BOOK III, PROP. XLI. If anyone conceives that he is loved by another, and believes that he has given no cause for such love, he will love that other in return. (Cf. III. xv. Coroll., and III. xvi.)

Note.–If he believes that he has given just cause for the love, he will take pride therein (III. xxx. and note); this is what most often happens (III. xxv.), and we said that its contrary took place whenever a man conceives himself to be hated by another. (See note to preceding proposition.) This reciprocal love, and consequently the desire of benefiting him who loves us (III. xxxix.), and who endeavours to benefit us, is called gratitude or thankfulness. It thus appears that men are much more prone to take vengeance than to return benefits.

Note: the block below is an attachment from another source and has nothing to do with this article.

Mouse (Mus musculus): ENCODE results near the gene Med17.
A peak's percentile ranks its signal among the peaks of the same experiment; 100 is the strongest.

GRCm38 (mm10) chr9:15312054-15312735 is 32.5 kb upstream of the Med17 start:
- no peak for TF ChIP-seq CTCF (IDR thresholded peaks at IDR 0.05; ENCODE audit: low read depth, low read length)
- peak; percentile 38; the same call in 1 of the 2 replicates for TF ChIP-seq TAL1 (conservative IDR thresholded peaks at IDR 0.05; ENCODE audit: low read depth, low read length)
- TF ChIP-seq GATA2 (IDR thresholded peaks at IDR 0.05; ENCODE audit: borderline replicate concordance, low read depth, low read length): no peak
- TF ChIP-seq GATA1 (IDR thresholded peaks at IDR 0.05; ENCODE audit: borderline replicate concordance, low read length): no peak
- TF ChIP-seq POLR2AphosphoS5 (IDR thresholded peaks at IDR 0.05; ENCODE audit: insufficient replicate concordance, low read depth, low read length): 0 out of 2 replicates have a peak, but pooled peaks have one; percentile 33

Corollary.–He who imagines, that he is loved by one whom he hates, will be a prey to conflicting hatred and love. This is proved in the same way as the first corollary of the preceding proposition.

Note.–If hatred be the prevailing emotion, he will endeavour to injure him who loves him; this emotion is called cruelty, especially if the victim be believed to have given no ordinary cause for hatred.